Apple vs. Google

Props to you, Fools. Time and again, your judgment has been better than that of Wall Street's best.

Witness Bear Stearns (NYSE: BSC). You've refused to grant the broker more than a one-star rating in Motley Fool CAPS since November and, in doing so, presaged a fall that cost investors dearly.

You're also good at spotting a winner. Through the first year of CAPS, your top picks demolished the market. Witness five-star stocks such as CNOOC and Sun Hydraulics, for example.

How is any of this relevant to today's Stock Madness final? I'll tell you: If higher-seeded stocks -- those that you, on balance, favor most -- outperform lower-seeded stocks consistently, then your choice between Google (Nasdaq: GOOG) and Apple (Nasdaq: AAPL) is no choice at all. Apple wins. Behold:




CAPS stars (5 max)



Total ratings



Bullish ratings



Percent bulls



Bearish ratings



Percent bears



Bullish pitches



Bearish pitches



Data current as of April 7, 2008.

Apple gets four stars. Google gets three. Cut down the nets.

Hey, how about giving me my money's worth?
OK, here's more. You chose Apple over Starbucks (Nasdaq: SBUX) in the Final Four, in part, because Apple is a better allocator of capital. That, you concluded, helped to explain the very reasonable premium you'd pay to acquire shares of the Mac's daddy. Turns out the same argument is even more relevant today:





Return on capital




Return on equity




Source: Capital IQ, a division of Standard & Poor's.

The above chart shows us that Google doesn't even match Starbucks in returns on equity or capital.

How could it be that the 800-pound gorilla of digital advertising -- the company that so scares Microsoft (Nasdaq: MSFT) that it's willing to force Yahoo! (Nasdaq: YHOO) into a deal -- can't even outperform a once-great but now-ailing coffee retailer in capital allocation? A metric so significant that it virtually foreshadows market-beating returns?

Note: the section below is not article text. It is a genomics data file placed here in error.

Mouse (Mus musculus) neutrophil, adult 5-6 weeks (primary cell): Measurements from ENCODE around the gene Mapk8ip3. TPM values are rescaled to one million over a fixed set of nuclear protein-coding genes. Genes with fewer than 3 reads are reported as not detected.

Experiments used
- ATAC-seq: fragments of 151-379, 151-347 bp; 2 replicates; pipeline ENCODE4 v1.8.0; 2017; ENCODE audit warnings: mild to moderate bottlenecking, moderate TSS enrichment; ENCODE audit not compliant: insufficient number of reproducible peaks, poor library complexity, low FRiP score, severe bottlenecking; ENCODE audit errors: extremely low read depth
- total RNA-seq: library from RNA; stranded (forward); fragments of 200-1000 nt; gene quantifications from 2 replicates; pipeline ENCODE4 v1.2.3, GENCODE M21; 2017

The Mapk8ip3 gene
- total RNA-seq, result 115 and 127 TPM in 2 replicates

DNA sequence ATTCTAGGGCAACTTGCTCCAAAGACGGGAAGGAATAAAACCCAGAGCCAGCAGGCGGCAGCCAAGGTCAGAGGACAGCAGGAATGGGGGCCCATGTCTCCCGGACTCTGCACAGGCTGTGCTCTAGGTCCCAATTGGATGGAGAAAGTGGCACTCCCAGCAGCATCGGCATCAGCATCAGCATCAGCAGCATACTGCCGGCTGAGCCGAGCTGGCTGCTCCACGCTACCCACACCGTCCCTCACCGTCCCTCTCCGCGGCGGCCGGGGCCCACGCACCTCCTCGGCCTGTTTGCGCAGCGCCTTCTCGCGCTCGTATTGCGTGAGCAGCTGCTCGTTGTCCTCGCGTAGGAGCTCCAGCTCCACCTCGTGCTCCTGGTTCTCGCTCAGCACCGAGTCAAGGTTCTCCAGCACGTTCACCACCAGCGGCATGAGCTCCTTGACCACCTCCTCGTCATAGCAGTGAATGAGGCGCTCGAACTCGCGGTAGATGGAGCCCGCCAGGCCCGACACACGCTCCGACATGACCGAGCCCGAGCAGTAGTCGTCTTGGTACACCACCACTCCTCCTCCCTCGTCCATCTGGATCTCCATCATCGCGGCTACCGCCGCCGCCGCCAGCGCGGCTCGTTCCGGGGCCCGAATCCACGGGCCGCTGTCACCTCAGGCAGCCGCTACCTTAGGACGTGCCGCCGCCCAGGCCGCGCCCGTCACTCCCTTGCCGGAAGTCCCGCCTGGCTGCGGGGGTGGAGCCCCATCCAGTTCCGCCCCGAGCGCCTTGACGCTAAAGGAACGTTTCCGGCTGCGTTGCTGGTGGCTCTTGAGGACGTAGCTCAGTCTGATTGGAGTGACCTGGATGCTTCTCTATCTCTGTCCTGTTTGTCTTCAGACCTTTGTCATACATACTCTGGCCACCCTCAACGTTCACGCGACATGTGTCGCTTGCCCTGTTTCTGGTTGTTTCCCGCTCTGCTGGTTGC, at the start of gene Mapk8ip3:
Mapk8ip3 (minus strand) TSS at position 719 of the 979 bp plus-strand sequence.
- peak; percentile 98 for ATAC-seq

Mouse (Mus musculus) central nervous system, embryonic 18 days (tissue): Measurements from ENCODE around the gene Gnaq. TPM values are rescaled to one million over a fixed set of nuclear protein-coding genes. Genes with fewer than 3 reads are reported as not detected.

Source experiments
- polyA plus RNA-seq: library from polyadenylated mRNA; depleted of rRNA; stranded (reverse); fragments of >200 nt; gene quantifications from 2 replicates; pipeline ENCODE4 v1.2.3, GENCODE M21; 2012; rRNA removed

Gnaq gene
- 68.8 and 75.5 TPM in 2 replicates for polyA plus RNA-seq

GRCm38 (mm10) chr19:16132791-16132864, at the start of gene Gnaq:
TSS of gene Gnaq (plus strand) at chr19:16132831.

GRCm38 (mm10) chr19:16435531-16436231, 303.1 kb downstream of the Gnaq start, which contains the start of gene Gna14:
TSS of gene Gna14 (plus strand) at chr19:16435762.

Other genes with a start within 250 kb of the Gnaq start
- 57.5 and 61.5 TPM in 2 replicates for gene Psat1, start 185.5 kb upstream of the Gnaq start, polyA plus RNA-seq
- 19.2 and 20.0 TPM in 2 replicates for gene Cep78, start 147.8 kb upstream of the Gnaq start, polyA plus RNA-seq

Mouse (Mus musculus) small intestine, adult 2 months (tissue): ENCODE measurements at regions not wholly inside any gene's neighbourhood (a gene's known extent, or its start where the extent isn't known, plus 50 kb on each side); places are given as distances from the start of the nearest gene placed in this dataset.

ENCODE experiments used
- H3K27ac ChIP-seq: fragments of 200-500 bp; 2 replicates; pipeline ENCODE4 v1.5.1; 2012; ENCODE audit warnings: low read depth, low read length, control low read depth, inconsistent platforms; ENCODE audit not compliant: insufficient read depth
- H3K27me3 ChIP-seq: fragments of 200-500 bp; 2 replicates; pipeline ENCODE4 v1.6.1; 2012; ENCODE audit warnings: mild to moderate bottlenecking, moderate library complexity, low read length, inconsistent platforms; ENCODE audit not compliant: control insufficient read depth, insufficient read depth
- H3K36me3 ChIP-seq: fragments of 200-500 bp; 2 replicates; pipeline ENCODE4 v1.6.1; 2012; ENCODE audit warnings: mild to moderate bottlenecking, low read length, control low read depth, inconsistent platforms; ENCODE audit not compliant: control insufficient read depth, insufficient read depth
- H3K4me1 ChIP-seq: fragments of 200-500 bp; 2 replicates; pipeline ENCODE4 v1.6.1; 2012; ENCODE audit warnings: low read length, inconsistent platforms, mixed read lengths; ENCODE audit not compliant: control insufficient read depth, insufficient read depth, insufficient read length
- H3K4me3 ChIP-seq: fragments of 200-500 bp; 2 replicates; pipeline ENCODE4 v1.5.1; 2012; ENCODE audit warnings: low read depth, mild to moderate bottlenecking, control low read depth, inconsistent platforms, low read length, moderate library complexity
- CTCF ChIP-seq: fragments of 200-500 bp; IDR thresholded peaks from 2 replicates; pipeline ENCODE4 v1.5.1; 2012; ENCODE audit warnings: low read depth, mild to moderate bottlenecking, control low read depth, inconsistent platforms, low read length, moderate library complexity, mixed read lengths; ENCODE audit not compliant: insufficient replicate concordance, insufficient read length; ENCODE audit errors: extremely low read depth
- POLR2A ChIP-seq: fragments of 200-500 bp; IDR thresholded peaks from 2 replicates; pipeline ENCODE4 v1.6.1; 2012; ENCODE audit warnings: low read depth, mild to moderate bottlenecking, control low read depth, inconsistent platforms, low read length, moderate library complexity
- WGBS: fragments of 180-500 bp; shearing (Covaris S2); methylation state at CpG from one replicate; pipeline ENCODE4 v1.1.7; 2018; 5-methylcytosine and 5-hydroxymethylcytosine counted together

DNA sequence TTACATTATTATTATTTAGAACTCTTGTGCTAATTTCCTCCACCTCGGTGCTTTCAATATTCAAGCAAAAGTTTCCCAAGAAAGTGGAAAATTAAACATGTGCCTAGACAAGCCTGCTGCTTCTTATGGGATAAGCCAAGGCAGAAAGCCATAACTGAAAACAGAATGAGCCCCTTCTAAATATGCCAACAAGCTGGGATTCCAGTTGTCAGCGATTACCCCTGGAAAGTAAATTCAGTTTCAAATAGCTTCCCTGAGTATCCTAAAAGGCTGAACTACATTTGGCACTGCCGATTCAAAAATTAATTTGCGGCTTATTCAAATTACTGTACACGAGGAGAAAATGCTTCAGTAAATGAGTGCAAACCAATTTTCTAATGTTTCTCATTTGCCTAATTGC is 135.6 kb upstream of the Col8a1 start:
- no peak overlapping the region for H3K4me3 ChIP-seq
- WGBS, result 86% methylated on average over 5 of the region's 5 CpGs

Seriously, I'm asking. For as much as I love Google -- a defensive stock on par with Apple in many ways -- I'm predisposed toward excellent capital allocators in my high-growth investing, as I believe you should be.

A tasty reminder ...
Finally, a reminder. No doubt my Foolish colleague Anders Bylund is going to try to sway you with plentiful permutations of the PEG ratio. Fine. That's perfectly fair. Google is, in fact, cheaper than Apple on a PEG basis.

But look again at those returns on investment capital. I included them because stocks with high ROIC frequently trade for a premium. As they should. Apple CEO Steve Jobs is more than a visionary and an innovator, Fool. He's a massive outperformer as a steward of shareholder capital. A history of expanding the once-minute market share of the Mac speaks to Jobs' success in this regard.

And let's not forget the iPhone. One analyst projects 45 million of these devices sold by the end of 2009. Research In Motion (Nasdaq: RIMM), by contrast, had just 14 million BlackBerry subscribers as of its last quarter. Yet RIM is worth $65 billion in market value.

What would happen to Apple were it to build an iPhone operation rivaling, or exceeding, what RIM has built to date, as some expect? Certainly far more than the $134 billion in market value that it commands today. Apple, after all, has four well-positioned, high-growth businesses and more than $18 billion in cash and investments.

10 ... 9 ... 8 ... 7 ... 6 ... 5 ... 4 ... 3 ... 2 ... 1
Google is a great business with much promise. But it vastly underperforms Apple in the one metric that matters most to investors: return on capital. That may be why you've already judged it to be the better stock in CAPS, a judgment that history says we should honor.

Yet history can't resolve this contest. If, as I do, you believe the iEmpire is the better choice for your portfolio, go to CAPS and rate Apple to "outperform." If not -- if you think the Google twins can manage a buzzer-beater -- choose "underperform." Our CAPS team will tally the votes after the polls close.

Who's going to win the Apple-Google showdown and take home the 2008 Stock Madness trophy? See how we got here, and don't forget to vote in CAPS!

Apple and Starbucks are Stock Advisor selections. Microsoft and Starbucks are Inside Value picks. Sun Hydraulics is a Motley Fool Hidden Gems recommendation. The Motley Fool owns shares of Starbucks. and Rule Breakers contributor Tim Beyers, who is ranked 13,742 out of more than 95,000 participants in CAPS, didn't own shares in any of the companies mentioned in this article at the time of publication. The Motley Fool's disclosure policy is too tall to be shorted.